Since the last post, we've made good progress on our exterior finishing – the siding and trim. We are now officially at lock-up, which is important for two reasons. One, the house now has all its windows and doors installed, and when you step inside it actually feels like you're in something rather than surrounded by something. No drafts, no snow blowing into the window holes. It's starting to feel like a house! Two, lockup is one of Nelson Tiny Houses' payment plan milestones. It will be nice to have money coming in and not just going out. It's all pretty basic economics, but running a small business requires hard work that goes beyond carpentry skills.
Inside the house, we started pulling wire for electrical. Here again, there is a noticeable transformation from shell to house. Our walls are now decorated with neat runs of wire that will act as the nervous system and carry energy from place to place. We're bordering on philosophy here, we know, but it's exciting to see how each step in the process of building brings us closer to what right now is just an idea. And once the house is finished and is bringing joy and shelter to its occupant(s), that will be because of all those accumulated steps. The sum of the parts is greater than the whole, as they say. This is the same for any house, but with a tiny house these musings are concentrated and boiled down, sweet and satisfying.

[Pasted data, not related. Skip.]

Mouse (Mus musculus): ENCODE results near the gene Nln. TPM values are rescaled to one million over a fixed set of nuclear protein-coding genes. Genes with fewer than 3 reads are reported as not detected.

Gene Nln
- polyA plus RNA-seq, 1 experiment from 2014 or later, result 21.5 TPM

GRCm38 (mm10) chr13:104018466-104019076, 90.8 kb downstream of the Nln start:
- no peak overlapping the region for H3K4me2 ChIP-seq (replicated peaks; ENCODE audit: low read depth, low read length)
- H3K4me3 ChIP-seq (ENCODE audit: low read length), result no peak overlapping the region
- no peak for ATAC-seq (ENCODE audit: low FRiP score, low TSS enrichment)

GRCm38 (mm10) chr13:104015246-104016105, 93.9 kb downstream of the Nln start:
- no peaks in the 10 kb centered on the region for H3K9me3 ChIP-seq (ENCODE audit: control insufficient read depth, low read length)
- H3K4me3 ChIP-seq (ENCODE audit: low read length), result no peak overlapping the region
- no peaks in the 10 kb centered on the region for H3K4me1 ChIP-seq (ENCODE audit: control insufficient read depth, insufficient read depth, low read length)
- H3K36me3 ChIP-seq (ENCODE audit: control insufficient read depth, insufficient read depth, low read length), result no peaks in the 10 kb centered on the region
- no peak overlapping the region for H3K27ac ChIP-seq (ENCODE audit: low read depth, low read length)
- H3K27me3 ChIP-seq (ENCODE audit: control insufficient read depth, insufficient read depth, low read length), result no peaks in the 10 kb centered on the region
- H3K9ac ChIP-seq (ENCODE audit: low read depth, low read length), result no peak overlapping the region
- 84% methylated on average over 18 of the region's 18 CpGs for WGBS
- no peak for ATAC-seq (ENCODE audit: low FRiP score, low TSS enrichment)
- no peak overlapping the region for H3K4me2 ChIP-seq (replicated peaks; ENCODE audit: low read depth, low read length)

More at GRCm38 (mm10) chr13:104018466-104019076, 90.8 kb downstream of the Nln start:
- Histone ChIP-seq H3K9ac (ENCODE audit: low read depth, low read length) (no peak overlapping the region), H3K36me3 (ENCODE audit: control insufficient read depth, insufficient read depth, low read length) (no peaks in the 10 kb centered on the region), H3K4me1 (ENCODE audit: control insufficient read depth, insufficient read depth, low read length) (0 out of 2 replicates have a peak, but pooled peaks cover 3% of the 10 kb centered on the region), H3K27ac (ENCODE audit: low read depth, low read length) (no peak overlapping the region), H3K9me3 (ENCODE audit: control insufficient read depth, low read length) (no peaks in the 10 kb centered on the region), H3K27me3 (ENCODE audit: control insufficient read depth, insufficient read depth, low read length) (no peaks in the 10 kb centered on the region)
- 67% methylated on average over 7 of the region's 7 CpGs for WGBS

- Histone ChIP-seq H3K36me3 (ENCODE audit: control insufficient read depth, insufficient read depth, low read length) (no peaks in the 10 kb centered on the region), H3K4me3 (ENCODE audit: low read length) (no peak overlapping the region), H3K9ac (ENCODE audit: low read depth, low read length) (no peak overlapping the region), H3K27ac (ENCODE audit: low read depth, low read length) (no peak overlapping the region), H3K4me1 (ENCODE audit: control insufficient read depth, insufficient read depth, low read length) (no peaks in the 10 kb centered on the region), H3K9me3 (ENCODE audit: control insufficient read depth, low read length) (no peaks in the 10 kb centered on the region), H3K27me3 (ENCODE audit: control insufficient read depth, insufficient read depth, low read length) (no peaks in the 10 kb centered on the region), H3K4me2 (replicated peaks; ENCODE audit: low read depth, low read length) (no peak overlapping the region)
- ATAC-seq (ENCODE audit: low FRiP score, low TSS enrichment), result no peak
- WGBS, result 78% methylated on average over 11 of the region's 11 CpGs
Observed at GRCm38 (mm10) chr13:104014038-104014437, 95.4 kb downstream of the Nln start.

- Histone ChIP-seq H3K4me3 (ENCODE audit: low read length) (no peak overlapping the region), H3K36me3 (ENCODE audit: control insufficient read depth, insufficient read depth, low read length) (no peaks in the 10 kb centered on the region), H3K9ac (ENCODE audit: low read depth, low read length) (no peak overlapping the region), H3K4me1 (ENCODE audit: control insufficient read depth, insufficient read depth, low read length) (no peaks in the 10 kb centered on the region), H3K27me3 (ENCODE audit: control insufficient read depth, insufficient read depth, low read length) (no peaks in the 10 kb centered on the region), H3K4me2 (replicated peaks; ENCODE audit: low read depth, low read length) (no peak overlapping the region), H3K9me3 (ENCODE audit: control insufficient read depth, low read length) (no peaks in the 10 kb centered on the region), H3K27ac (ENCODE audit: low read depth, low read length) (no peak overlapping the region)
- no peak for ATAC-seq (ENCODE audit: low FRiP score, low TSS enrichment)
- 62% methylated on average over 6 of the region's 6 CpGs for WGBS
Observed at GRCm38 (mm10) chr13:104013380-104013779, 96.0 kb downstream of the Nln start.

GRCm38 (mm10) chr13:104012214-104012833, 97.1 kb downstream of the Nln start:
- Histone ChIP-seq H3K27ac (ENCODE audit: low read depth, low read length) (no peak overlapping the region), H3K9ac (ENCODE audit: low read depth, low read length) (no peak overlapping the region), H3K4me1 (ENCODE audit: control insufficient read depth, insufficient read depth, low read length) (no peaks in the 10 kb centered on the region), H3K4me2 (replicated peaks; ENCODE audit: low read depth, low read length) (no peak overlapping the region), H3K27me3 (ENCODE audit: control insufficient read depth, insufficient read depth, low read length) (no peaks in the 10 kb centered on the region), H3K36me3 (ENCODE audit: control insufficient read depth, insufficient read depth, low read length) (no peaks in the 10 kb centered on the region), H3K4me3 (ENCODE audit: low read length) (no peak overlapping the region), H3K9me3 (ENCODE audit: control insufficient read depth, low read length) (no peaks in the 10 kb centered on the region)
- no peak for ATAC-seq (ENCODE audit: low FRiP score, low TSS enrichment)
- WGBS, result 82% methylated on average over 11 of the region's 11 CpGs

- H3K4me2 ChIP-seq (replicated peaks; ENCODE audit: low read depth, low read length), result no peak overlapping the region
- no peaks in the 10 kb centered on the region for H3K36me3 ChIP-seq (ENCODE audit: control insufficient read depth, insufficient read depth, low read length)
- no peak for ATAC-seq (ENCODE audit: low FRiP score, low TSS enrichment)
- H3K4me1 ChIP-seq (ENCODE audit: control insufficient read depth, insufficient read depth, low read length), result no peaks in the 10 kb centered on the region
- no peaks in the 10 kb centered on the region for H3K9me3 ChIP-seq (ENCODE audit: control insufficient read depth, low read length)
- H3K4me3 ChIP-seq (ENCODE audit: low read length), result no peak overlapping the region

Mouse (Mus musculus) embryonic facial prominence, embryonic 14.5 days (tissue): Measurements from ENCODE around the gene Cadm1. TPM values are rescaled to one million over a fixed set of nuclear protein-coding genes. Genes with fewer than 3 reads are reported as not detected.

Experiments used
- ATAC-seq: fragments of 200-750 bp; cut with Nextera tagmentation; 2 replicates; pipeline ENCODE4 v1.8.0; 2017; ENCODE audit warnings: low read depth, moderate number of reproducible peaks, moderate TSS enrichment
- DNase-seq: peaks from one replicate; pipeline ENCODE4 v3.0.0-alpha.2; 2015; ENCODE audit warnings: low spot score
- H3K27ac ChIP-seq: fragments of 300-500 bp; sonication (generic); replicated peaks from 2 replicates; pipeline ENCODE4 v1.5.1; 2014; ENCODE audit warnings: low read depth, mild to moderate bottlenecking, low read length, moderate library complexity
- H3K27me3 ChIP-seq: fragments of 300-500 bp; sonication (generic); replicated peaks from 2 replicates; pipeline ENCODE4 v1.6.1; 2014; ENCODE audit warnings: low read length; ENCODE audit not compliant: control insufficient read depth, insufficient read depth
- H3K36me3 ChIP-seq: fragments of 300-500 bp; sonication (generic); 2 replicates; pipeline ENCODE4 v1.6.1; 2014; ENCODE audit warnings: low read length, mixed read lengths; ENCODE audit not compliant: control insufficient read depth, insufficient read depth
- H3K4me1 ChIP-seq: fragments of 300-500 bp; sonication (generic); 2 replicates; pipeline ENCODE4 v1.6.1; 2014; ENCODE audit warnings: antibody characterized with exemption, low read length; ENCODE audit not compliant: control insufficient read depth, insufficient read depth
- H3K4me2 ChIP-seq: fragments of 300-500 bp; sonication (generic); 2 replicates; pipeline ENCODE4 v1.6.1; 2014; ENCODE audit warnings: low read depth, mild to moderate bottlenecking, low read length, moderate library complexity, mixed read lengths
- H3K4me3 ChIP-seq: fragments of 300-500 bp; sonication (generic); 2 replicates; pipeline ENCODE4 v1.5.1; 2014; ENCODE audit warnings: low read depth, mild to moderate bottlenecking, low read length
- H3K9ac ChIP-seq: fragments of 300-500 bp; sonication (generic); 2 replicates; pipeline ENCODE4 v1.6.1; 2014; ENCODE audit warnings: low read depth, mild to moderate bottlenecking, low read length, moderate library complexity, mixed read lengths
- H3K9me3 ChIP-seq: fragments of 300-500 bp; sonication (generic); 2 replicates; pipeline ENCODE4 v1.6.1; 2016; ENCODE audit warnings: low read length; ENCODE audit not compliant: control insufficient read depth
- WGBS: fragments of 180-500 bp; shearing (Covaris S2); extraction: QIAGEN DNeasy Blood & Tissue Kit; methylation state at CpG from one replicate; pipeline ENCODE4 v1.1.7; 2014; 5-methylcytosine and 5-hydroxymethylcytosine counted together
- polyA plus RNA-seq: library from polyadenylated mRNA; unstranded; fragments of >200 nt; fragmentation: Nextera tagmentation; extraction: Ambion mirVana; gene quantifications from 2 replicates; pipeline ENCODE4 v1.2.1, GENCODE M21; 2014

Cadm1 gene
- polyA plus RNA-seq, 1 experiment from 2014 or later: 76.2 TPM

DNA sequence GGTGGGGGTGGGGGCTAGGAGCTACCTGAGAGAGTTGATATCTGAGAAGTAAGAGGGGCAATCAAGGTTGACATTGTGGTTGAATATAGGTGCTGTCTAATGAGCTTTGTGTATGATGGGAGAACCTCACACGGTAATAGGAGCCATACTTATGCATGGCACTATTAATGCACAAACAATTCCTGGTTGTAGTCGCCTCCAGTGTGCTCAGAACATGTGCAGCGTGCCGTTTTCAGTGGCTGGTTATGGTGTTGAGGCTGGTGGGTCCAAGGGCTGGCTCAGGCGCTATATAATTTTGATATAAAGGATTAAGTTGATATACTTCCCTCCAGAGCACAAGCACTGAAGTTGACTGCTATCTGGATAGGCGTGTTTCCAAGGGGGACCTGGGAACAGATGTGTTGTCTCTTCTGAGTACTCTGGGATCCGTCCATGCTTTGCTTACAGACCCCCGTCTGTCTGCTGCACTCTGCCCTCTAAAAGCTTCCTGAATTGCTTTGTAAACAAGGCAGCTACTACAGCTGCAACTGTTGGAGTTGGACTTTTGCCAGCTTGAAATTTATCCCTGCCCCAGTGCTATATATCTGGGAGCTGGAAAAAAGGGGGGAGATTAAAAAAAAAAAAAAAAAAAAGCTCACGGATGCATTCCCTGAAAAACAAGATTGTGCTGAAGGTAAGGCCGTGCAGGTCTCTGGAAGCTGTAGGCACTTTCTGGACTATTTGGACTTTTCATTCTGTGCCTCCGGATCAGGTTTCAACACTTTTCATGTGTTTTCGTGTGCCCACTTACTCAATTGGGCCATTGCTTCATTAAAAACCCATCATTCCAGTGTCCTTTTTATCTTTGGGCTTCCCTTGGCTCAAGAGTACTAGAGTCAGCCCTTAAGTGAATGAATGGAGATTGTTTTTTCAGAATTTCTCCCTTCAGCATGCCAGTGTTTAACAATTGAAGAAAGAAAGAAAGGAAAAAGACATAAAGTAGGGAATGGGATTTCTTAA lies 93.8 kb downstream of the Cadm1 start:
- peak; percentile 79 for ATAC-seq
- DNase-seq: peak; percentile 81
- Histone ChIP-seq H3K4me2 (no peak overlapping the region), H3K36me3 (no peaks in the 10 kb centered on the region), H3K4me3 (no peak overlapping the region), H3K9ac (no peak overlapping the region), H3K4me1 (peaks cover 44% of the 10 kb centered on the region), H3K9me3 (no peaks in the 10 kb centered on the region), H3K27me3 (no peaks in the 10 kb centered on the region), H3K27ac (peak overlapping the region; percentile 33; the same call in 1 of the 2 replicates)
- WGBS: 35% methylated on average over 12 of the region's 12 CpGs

But, back to the the nuts and bolts of it. One thing we'd like to focus on in this post is details. In particular, we have a window on the side of the house that was very nicely trimmed, but every time we looked at it, something wasn't quite right. We mulled it over and decided it had to do with proportions. The header trim, which runs along the top of the window, was too big compared to the sill, which is on the bottom of the window. It gave the impression of top-heaviness. We pulled off the battens below the window and installed an apron, which is the piece below the sill. We trimmed the battens to their new length and put everything back together again. With the visual “weight” of the window more balanced, everything about the installation felt better.
In another case, plans for this house didn't include an entry overhang. We had figured that the roof overhang would be enough to shield the door from inclement weather. However, after working on the front trim, we realized that the bottom of the sliding door was getting wet from the sleety snow we've been having. So, before it was too late, we installed a 2X6 ledger board above the door and two vertical runners alongside to catch future knee braces. You can see them in the photo behind Seth's ladder. Later, once the house is on site, we can easily add a small shed roof to this ledger to shelter the front door.
These details will go far to improve the look and function of the house, and even though we had to go back and re-do a bit of work in the case of the window, the benefit of paying attention to detail greatly outweighs the cost of dismissing it.
In the next few weeks we will be giving a sneak preview of our spring advertising campaign that we will launch locally in Nelson. Be sure to check back to see that!
Thanks for taking the time to read this week's entry. Feel free to comment on anything we're doing; we look forward to hearing from you.